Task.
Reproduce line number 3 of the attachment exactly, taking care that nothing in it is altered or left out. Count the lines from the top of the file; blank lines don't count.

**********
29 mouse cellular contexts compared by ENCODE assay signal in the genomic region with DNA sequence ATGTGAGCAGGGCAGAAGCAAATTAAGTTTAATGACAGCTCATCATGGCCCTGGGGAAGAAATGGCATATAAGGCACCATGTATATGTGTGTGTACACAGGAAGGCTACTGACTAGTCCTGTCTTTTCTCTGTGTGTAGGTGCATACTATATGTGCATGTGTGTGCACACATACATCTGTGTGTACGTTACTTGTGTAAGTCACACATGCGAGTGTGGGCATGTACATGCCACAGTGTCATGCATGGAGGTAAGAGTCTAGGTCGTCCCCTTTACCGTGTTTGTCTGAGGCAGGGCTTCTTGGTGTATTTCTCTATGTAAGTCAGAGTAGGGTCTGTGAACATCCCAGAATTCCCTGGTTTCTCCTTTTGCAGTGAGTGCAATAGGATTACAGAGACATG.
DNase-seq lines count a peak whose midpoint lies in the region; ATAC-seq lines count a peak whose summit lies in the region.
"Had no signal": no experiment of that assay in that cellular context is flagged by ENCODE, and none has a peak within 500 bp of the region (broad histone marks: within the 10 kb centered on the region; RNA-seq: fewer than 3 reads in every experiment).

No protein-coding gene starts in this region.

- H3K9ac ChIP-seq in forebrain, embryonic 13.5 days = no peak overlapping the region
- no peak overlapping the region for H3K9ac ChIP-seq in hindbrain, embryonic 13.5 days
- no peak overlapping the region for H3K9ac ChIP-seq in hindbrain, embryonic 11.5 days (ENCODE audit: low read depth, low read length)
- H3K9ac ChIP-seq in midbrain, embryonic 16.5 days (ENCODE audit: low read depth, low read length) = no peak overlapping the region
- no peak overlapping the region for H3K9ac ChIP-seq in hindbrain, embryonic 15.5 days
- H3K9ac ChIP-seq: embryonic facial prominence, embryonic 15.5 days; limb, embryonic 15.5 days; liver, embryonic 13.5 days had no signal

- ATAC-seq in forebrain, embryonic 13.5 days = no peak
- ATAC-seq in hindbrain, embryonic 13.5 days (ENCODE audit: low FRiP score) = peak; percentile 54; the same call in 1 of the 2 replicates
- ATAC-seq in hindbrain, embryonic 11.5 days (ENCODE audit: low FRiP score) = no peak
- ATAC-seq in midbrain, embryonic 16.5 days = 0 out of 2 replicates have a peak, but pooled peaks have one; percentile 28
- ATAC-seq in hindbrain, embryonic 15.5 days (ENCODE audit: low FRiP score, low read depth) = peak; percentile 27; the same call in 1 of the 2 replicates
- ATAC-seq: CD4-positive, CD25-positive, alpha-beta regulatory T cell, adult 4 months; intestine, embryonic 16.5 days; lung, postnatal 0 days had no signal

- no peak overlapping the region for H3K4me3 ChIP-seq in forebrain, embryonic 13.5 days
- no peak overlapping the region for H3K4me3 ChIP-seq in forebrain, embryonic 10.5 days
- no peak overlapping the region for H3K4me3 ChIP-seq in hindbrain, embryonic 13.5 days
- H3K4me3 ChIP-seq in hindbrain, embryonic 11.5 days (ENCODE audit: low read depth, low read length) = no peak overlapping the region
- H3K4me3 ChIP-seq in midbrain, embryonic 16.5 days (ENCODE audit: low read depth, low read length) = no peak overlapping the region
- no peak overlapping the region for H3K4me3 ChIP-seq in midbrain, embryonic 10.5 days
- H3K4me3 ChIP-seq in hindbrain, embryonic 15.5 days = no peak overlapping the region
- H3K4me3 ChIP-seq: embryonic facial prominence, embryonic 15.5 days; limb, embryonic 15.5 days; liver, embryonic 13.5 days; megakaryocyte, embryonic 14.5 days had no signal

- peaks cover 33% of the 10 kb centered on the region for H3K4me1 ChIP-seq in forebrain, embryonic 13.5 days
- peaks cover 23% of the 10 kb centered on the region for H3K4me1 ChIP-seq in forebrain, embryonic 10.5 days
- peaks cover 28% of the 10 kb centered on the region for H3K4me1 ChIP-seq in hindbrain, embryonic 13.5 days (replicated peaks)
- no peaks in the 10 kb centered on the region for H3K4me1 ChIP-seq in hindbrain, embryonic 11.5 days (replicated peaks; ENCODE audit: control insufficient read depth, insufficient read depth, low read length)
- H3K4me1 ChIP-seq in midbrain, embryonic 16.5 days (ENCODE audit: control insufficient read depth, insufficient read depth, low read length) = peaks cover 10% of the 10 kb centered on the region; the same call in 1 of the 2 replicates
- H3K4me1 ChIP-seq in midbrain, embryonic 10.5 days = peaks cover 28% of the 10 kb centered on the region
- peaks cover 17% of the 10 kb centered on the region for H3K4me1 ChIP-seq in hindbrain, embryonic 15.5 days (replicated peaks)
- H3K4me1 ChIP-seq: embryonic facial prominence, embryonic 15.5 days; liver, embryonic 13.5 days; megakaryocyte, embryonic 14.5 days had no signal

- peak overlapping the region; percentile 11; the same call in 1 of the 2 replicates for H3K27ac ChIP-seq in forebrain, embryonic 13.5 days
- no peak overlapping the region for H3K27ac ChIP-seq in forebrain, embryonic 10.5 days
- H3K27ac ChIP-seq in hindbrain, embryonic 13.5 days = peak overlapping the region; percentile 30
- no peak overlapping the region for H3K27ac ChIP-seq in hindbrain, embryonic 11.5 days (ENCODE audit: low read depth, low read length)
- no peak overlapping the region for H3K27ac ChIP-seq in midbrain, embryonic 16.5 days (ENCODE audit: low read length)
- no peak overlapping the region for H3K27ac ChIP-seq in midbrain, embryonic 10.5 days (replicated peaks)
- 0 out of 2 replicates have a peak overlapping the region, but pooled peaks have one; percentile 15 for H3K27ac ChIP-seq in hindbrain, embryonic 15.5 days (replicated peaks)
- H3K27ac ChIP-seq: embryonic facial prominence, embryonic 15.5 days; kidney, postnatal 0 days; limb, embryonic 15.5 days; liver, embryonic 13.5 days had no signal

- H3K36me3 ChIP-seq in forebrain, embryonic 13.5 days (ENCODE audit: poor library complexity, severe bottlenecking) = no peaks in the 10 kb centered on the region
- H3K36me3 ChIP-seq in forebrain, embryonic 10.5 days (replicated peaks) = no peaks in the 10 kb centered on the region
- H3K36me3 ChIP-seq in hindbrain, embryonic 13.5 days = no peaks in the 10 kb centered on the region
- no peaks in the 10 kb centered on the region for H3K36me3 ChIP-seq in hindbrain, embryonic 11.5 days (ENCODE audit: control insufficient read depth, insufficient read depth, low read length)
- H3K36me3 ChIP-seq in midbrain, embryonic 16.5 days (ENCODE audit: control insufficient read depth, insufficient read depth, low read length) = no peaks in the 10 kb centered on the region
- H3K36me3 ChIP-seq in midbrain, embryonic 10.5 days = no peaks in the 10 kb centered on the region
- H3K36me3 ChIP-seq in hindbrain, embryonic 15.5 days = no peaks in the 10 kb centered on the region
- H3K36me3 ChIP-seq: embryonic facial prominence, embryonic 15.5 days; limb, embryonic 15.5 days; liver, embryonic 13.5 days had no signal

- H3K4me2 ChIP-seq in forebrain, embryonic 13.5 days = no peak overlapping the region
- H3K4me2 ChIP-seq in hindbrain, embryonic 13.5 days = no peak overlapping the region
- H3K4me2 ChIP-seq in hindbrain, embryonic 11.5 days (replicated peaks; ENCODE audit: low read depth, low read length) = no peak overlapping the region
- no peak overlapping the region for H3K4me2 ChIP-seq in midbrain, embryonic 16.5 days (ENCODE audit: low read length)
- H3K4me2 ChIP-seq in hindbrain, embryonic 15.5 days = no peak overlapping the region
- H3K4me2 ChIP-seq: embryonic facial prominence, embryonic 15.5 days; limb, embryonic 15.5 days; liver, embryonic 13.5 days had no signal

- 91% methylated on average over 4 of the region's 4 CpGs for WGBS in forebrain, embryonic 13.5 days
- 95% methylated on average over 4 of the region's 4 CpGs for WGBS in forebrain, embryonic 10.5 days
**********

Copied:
"Had no signal": no experiment of that assay in that cellular context is flagged by ENCODE, and none has a peak within 500 bp of the region (broad histone marks: within the 10 kb centered on the region; RNA-seq: fewer than 3 reads in every experiment).